First, we need to root out corporate welfare and insider favoritism. We must reaffirm the Rule of Law.
Second, we need to simplify the tax system. We propose:
End Wasteful Government Spending
Make Healthcare Accessible and Affordable
Federal laws increase many of the problems they were meant to fix, they produce a host of new problems, and they render states powerless to fix anything.
Return health-care regulation to the states.
Focus on catastrophic insurance/care.
Focus public spending on mental-health care. Such spending yields high returns.
Focus on cash subsidies. Bureaucrats should not decide what services should be available and at what cost. The truth is there are many examples of state laws and regulations that are designed to insulate market incumbents from competition and protect their profits.
Eliminate Social Security for those under 50
Politicians in Washington have stolen your future. Every year, they take 12.4% of your income to prop up a failed Social Security system – a system that is bankrupt.
You Must Control Your Own Money & Future
You should be able to opt out of Social Security and invest your money however you see fit. An account that you own and control – one that politicians can’t get their hands on.
Establish the current Minimum Wage as a baseline and eliminate the payroll tax. This is an important step toward mutual Agreements, Opportunity and Freewill
Promote and Protect Farmer's Freedom
Farmers should be allowed to sell their products on their own farms to willing customers without government interference.
Parents should be in charge of the education dollars spent on their children. Teachers need to be rewarded for the educational value (i.e., student learning) they create.
To accomplish these twin goals, I propose:
End Fixed Education Standards:
- Maximize School Choice:
- A universal system of school vouchers,
- Expansion of private and home school options.
Civil Liberties and Privacy
- Demand applied learning
- Reward quality instruction, not credentials or seniority
Individuals should be free to make choices for themselves and to accept responsibility for the consequences of the choices they make. Governments are forcing police to force people to make public choices the government deems “safe” or “prudent”. This is, beyond ensuring individual safety, the government enforcement arm is getting more militarized and more aggressive.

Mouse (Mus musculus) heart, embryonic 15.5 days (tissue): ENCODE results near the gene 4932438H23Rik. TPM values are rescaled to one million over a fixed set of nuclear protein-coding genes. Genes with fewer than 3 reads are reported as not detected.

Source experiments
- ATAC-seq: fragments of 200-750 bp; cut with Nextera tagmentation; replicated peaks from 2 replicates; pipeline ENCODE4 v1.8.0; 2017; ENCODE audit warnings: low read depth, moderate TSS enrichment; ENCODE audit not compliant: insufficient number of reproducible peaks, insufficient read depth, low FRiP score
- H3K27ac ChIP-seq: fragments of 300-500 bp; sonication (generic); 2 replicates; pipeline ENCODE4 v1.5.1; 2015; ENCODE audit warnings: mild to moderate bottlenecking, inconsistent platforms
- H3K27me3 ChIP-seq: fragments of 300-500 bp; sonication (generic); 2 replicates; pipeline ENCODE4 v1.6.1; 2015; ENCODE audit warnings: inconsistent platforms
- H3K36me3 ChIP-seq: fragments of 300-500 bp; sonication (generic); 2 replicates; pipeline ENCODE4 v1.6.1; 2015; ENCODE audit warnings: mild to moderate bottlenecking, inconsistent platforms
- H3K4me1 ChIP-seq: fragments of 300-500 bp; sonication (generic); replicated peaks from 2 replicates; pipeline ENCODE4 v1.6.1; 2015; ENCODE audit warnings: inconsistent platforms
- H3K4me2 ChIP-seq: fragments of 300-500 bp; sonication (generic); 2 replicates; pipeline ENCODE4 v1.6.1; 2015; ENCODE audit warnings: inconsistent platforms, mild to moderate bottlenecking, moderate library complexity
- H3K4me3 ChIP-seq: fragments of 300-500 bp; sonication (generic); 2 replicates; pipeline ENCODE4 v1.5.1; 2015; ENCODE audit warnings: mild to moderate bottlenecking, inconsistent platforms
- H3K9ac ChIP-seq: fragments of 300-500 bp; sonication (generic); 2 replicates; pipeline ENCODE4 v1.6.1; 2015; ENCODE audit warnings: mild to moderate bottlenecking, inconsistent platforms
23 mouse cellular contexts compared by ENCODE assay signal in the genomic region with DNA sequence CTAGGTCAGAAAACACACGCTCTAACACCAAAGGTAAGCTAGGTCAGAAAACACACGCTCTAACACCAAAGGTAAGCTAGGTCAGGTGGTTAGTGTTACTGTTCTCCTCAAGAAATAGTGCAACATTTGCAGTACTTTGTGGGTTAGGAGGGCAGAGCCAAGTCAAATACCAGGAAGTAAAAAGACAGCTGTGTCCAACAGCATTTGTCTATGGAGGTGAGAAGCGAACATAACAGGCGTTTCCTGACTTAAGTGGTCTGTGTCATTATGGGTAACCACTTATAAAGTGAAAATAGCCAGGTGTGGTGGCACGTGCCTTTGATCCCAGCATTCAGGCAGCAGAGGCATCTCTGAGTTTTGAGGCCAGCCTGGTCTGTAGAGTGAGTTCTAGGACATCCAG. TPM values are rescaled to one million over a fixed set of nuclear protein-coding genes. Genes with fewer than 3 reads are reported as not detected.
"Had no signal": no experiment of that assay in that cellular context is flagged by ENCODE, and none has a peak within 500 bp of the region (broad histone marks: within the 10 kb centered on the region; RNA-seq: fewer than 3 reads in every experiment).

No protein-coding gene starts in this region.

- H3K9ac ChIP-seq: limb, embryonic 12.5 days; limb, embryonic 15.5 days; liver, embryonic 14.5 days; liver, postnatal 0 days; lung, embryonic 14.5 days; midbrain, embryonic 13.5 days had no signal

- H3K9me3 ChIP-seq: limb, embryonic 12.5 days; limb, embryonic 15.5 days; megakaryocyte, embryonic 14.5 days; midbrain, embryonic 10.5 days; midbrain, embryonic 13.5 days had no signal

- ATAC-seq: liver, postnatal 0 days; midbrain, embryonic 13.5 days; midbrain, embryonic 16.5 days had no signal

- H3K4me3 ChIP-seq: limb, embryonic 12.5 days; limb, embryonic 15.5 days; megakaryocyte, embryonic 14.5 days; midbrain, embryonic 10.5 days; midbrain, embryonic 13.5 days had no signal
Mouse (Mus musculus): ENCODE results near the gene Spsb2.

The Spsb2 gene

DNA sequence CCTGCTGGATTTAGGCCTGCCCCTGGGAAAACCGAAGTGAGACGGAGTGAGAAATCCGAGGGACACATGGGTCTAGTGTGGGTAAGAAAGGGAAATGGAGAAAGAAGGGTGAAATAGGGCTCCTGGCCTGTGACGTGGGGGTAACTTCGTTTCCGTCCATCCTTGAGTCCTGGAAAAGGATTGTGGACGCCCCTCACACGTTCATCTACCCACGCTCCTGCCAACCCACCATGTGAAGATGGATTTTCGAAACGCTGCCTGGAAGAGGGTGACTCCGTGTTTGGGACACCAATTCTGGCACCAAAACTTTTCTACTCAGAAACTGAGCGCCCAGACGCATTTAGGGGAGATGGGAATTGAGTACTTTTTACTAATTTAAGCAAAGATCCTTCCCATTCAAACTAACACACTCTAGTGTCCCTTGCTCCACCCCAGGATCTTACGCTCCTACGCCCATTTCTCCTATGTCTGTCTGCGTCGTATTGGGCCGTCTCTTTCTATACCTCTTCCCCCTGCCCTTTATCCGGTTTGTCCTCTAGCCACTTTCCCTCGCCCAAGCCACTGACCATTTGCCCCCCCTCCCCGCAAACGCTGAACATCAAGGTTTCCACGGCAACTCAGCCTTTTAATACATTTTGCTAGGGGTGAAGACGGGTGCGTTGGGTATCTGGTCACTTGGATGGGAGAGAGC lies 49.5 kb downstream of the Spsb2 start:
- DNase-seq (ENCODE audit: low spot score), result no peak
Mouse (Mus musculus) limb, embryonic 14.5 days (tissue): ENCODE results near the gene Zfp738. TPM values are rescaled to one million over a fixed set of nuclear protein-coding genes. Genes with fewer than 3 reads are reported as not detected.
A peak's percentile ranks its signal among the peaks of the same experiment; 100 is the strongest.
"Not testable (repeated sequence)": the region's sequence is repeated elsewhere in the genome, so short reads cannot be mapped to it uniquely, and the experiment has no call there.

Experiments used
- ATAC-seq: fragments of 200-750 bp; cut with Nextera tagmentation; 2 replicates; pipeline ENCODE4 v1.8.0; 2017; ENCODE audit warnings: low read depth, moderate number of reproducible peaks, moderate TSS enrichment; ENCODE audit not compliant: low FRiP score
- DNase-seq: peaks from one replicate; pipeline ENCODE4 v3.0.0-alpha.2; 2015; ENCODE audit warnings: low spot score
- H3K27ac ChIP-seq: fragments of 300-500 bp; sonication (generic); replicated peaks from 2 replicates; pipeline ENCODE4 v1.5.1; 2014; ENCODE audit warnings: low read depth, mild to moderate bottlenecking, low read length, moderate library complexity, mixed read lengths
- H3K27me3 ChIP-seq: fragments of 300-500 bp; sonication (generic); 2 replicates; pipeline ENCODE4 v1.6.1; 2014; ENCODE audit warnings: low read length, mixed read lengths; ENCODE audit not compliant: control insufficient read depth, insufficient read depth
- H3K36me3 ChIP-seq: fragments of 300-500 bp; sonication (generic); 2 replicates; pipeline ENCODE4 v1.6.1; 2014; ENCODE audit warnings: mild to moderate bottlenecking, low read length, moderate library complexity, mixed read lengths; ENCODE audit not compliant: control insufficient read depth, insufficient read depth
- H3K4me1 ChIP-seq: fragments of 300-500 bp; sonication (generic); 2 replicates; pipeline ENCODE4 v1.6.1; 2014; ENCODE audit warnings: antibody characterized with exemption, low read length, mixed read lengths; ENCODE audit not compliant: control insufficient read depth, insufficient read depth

Support the Right to Self-Defense
Despite what the media attention to violent incidents would have you believe, gun violence and violent crimes have declined dramatically over the last two decades. Moreover, those involved in mass shootings have been found to have severe mental health issues.
End Interventionism - Mass media propaganda for an aggressive foreign policy is one important reason for an increase in mass shootings and violence.
End the War on Youth - To reduce gun violence and violent crime further, expand the list of legal drugs. The War on Drugs continues to produce well-financed, well-armed, violent gangs and organized criminal enterprises.
Environment is our collective responsibility.
We must ensure full liability for individuals and corporations.
Strict and strong liability rules and other market-based mechanisms for regulating broader environmental harms like water and air pollution. Business entities must be forced to take into account those harms when making business decisions.
Private property rights are a protector of the environment
Enforcing property rights will enable property-owners to recover from environmental harms to their lands by others.
Peaceful relations require clear boundaries and voluntary contracts between entities:
- Boundaries must be strong, clear and evidenced by physical and real time markers
- Relationships are governed by mutual agreement, contracts or treaties (formal or implied e.g. a mother or father are responsible for the well-being of a child)
Support Voluntary Contracts Between People
All couples deserve the same property rights. All people should have the same access to due process. Relationships of love should not be determined by the state nor should any state certified marriage be given more legal protection than another.